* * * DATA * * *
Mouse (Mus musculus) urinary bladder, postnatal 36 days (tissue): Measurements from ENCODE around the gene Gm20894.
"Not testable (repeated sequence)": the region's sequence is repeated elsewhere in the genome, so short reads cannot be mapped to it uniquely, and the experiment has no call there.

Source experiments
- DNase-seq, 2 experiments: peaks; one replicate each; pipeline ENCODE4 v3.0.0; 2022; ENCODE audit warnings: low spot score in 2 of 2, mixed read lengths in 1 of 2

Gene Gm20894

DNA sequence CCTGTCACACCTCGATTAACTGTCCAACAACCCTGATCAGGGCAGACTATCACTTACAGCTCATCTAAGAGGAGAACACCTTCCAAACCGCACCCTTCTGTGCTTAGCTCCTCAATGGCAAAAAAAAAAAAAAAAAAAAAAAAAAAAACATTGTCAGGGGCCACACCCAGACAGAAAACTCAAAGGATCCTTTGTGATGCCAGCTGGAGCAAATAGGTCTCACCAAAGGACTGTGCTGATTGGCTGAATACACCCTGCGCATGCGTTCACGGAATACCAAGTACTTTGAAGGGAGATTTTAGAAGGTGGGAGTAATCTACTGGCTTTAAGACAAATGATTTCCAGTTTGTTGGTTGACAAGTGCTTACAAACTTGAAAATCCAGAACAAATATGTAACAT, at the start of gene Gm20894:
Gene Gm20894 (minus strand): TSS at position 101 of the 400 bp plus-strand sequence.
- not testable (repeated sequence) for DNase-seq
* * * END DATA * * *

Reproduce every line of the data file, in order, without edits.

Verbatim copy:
Mouse (Mus musculus) urinary bladder, postnatal 36 days (tissue): Measurements from ENCODE around the gene Gm20894.
"Not testable (repeated sequence)": the region's sequence is repeated elsewhere in the genome, so short reads cannot be mapped to it uniquely, and the experiment has no call there.

Source experiments
- DNase-seq, 2 experiments: peaks; one replicate each; pipeline ENCODE4 v3.0.0; 2022; ENCODE audit warnings: low spot score in 2 of 2, mixed read lengths in 1 of 2

Gene Gm20894

DNA sequence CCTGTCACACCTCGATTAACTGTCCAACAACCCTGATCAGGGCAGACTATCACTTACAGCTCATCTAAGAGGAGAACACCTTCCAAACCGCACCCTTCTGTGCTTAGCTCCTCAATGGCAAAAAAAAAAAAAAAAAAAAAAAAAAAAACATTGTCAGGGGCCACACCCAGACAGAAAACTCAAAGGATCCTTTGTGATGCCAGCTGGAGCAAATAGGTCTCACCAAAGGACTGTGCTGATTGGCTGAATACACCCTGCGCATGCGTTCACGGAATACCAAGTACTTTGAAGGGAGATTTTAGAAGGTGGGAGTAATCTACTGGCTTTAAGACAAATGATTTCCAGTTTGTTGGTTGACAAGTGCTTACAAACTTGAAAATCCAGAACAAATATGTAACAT, at the start of gene Gm20894:
Gene Gm20894 (minus strand): TSS at position 101 of the 400 bp plus-strand sequence.
- not testable (repeated sequence) for DNase-seq